The release and trafficking of exosomes are regulated by several proteins. Ostrowski et al.[26] showed that Rab27a and Rab27b were associated with exosome secretion in HeLa cells. The tumor suppressor protein p53 and its downstream effector TSAP6 were also identified by Yu et al.[27] as enhancers of exosome production. Koumangoye et al.[28] observed that annexins could influence the process of exosome uptake and internalization in BT-549 cells, a breast carcinoma cell line. All these studies indicate that the formation and secretion of exosomes are regulated by a complicated molecular network, the detailed mechanism of which is yet to be unveiled.

  MicroRNA Top

Given the fact that exosomes contain proteins, lipids, and RNAs, they are thus able to carry complex biological information. Therefore, it is not difficult to understand that they have been involved in a variety of physiological and pathological conditions.[29] A number of studies have demonstrated that miRNAs are crucial in these conditions. miRNAs are evolutionally conserved small non-coding RNAs, containing 21-25 nucleotides. Initially, they are mainly transcribed by RNA polymerase II to form the primary transcripts called pri-miRNAs. Then pri-miRNAs are further processed into mature miRNAs by two RNase III enzymes, Drosha and Dicer.[30] These mature miRNAs are finally incorporated into the RNA-induced silencing complex (RISC) with Argonaute proteins.[31] As a part of this complex, mature miRNA could regulate target gene expression at the posttranscriptional level through mRNA degradation or translation disruption.[32] miRNAs are responsible for the regulation of up to one-third of genes in the human genome and have recently been identified as key players in various cellular processes.[33] Since breast cancer is the most frequently-diagnosed life-threatening cancer in women,[1] there is a surge of studies focused on dysregulation of miRNAs in it. Increased evidence shows that the serum levels of several miRNAs, such as miR-195, differ between healthy individuals and breast cancer patients.[34] However, it is hard to reach an agreement for circulating miRNAs profiles as reliable biomarkers, potentially due to the inherent heterogeneity of the miRNA populations in blood. The miRNAs packed in exosome are found more stable than circulating miRNAs,[35] maybe partially due to the robust bilayer structure which enables efficient storage and recovery in conditions that would normally degrade free miRNAs.[36] Some investigators also discovered that exosomes were highly enriched with miRNAs.[37] Maybe, there is a hypothetical selective sorting mechanism can control the incorporation of miRNAs, which may explain the efficient enclosure of majority of miRNAs into exosomes, instead of freely circulating in human biologic fluids.[38],[39] Based on the above properties, exosome enclosed miRNA may have better clinical implementation in the future than free miRNA. In fact, a number of exosome miRNAs have already been identified as critical regulators in breast cancer [Figure 1] and [Table 1].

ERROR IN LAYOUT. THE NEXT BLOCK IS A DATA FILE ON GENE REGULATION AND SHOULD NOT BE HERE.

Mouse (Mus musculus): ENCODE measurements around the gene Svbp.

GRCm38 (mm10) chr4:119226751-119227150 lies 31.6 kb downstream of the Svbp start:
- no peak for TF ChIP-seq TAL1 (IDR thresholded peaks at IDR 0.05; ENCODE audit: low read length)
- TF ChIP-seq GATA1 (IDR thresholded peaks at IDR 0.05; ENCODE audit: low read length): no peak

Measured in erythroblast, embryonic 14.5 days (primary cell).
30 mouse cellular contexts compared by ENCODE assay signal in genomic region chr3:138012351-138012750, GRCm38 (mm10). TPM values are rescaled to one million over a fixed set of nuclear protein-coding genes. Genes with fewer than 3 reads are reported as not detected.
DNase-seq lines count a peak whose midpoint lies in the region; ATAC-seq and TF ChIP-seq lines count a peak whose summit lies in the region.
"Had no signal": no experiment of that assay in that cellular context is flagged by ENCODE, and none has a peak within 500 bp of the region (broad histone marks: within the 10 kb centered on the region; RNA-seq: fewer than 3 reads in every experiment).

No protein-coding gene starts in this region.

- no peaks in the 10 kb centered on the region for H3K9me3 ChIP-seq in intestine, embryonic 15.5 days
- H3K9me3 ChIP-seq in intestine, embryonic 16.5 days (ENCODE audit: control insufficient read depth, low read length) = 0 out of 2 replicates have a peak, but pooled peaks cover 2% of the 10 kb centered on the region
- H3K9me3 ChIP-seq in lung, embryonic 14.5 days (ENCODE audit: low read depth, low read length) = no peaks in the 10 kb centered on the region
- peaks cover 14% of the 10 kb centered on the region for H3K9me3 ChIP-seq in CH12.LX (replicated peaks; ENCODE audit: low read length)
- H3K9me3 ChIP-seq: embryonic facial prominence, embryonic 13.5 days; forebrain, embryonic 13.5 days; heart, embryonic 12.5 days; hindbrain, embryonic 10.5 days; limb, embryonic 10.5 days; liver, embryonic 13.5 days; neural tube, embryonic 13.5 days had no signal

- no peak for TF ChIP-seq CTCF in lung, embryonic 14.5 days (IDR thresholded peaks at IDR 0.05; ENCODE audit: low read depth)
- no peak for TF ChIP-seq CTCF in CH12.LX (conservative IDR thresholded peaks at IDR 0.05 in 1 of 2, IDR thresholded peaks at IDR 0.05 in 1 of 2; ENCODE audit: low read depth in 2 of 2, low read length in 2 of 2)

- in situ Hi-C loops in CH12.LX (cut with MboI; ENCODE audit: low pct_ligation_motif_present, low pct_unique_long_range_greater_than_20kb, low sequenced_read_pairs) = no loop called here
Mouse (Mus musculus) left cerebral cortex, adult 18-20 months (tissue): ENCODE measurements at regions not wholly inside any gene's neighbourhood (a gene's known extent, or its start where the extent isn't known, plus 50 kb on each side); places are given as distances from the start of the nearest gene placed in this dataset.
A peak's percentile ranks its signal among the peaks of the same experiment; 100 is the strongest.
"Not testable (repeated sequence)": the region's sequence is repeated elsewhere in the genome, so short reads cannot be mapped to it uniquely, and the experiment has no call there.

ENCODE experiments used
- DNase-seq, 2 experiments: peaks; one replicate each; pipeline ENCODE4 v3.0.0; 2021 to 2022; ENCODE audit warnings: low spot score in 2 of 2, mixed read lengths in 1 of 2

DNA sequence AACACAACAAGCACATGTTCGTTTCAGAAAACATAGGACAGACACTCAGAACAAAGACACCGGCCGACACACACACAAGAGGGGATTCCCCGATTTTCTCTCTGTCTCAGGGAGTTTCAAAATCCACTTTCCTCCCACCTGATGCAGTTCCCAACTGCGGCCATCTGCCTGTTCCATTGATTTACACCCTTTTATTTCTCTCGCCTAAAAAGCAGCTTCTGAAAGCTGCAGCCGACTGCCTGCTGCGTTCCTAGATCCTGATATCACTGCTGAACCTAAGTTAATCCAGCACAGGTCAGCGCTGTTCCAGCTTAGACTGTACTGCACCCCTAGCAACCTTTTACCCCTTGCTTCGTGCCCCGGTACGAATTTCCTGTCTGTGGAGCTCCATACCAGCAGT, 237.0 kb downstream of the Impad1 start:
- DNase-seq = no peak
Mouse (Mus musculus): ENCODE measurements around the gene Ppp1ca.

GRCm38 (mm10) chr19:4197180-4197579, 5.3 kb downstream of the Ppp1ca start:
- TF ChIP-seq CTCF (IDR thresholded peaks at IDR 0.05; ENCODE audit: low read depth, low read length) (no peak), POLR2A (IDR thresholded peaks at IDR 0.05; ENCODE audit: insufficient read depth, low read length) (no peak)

Figure 1: Biological process mediated by exosome microRNAs in breast cancer

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Table 1: The functions of microRNAs in breast cancer

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  Exosome MicroRNA and Breast Cancer Tumorigenesis Top

Recent studies confirm that exosomes derived from cancer cells play a pro-tumorigenic role by a horizontal transfer of mRNA and pro-angiogenic proteins.[35] The miR-138 is shown to take part in the development of thyroid carcinoma,[40] whereas there are not many reports on the role that specific exosome derived miRNA plays in breast cancer. One study demonstrated that RISC-associated miRNAs from breast cancer exosomes could mediate significant transcriptome alterations in recipient cells.[38] These miRNAs may exert an oncogenic “field effect” to convert nontumorigenic cells into tumor-forming cells. Still, further studies are required to address such implication and clarify the possible miRNAs.

  Exosome MicroRNA and Breast Cancer Metastasis Top


Three miRNAs, miR-21, miR-378e, and miR-143, were identified with an increased level in exosomes from cancer-associated fibroblasts (CAFs), compared to those from normal fibroblasts, during differential expression profile analysis. After exposure to CAF exosomes or transfection with these miRNAs, the BT549, MDA-MB-231, and T47D breast cancer cell lines exhibited anchorage-independent cell growth, as well as a notably enhanced capacity to form mammospheres. A change in stemness phenotype of breast cancer cells was also observed, as the stem cell and epithelial-mesenchymal transition markers increased.[41]